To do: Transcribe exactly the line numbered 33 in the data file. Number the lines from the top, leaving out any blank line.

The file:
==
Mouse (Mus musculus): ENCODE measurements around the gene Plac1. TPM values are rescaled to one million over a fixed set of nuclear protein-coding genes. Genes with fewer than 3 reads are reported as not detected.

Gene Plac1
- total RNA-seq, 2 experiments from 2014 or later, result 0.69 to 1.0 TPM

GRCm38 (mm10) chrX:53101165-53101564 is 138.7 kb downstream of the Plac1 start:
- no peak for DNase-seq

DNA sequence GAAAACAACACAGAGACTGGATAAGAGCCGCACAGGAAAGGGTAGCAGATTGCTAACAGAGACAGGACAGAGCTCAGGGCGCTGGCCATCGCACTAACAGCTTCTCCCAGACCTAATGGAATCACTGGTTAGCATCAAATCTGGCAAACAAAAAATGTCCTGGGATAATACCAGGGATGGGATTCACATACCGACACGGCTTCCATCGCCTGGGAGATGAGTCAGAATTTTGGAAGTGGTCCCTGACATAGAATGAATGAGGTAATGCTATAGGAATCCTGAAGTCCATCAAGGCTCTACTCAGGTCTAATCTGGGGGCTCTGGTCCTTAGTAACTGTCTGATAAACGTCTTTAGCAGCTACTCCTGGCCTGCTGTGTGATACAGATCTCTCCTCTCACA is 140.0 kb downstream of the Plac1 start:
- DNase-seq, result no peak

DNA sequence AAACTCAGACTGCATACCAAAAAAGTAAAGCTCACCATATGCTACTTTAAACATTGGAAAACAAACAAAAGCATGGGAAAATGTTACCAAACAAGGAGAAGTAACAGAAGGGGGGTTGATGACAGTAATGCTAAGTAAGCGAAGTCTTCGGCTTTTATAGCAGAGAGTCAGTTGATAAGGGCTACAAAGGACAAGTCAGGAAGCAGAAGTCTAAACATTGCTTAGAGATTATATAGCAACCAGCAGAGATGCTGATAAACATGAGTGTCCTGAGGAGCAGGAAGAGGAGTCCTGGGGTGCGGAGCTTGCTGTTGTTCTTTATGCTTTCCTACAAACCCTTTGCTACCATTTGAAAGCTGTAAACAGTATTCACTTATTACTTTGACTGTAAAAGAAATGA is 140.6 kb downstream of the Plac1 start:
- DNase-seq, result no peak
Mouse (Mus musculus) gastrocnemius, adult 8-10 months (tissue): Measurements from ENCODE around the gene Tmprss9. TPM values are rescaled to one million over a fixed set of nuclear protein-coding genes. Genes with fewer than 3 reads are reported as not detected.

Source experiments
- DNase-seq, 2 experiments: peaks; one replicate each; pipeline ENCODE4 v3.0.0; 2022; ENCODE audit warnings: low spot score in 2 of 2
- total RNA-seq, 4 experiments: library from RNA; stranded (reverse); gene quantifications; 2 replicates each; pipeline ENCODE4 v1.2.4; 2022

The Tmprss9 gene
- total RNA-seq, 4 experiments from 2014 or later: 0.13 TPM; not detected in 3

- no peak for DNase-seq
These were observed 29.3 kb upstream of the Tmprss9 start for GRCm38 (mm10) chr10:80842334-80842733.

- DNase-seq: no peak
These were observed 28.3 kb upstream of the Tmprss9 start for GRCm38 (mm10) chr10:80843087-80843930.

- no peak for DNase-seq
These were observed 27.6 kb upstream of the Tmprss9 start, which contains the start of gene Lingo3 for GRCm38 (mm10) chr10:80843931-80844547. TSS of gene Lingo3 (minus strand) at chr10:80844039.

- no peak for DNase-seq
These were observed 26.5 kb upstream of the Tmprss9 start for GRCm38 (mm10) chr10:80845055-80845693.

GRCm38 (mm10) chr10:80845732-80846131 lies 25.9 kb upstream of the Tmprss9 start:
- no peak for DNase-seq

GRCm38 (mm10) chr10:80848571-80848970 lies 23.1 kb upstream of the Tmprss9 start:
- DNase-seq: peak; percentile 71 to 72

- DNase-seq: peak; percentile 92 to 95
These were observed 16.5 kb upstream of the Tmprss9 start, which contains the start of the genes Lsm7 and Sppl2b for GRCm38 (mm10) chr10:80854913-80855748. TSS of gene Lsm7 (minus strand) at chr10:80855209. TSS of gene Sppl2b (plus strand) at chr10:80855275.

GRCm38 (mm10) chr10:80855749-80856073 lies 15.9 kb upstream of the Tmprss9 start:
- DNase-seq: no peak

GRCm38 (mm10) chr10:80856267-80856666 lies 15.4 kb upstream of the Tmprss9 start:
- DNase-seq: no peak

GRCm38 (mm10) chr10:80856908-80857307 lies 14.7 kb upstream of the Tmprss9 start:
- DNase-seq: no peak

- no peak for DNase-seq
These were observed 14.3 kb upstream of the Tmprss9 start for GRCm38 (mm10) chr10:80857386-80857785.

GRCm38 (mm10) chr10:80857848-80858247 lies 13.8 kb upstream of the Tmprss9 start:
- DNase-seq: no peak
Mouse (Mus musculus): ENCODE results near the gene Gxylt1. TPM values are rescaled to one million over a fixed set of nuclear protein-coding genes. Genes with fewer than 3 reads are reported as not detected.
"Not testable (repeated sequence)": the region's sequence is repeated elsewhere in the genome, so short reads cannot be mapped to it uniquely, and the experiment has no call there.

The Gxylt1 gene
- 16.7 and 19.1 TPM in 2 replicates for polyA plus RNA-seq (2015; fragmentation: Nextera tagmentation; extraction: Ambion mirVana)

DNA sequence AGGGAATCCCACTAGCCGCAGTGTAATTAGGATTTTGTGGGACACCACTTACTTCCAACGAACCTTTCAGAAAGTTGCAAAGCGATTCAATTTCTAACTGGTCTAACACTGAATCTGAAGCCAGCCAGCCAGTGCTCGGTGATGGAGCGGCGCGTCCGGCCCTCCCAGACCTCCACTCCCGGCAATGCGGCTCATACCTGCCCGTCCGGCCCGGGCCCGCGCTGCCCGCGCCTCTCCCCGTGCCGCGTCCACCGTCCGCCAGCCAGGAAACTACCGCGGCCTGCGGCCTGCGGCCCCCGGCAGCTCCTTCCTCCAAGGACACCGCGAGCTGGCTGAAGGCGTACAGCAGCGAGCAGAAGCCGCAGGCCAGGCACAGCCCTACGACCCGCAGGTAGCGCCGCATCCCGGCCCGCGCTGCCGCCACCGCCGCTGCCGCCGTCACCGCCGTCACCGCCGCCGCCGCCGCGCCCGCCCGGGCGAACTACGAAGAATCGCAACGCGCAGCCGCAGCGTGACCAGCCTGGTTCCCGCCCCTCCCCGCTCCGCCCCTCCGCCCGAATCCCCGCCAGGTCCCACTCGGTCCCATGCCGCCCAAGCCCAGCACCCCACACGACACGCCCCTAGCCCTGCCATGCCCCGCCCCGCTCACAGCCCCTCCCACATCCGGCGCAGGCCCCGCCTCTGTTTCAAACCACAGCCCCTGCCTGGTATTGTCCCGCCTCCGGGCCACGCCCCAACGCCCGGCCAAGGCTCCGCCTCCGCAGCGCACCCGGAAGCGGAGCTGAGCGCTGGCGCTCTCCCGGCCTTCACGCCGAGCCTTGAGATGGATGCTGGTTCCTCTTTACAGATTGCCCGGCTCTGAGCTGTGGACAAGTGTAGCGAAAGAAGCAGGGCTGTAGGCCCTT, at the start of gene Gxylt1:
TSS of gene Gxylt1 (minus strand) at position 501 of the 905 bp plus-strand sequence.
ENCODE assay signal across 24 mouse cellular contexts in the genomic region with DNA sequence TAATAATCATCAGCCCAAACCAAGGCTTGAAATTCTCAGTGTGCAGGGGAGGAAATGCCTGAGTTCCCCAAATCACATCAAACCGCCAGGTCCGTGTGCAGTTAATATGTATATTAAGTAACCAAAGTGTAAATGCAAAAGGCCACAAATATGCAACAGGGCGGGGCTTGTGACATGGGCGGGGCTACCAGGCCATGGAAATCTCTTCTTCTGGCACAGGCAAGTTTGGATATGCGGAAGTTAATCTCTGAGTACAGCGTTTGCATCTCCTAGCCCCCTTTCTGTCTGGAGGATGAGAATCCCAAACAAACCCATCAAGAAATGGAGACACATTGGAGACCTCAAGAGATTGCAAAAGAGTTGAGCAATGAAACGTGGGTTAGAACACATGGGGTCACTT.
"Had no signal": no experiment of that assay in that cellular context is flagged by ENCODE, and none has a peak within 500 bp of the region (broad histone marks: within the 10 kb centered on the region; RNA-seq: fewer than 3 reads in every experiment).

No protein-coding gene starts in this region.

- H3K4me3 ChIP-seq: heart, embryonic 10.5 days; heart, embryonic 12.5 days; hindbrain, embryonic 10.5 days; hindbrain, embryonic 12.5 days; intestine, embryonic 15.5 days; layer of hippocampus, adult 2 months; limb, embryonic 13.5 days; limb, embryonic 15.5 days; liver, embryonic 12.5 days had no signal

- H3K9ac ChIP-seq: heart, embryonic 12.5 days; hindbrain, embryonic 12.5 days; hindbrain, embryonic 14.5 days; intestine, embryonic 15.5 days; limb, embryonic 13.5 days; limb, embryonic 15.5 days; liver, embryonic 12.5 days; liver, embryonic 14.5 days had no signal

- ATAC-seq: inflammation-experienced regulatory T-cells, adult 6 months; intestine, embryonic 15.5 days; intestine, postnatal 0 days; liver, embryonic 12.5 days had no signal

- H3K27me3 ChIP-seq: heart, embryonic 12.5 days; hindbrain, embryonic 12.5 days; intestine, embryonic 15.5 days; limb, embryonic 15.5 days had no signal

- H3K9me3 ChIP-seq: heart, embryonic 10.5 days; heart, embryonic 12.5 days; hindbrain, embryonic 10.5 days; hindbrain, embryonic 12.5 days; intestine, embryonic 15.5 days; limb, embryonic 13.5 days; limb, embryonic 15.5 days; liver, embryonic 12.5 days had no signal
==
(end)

- DNase-seq: no peak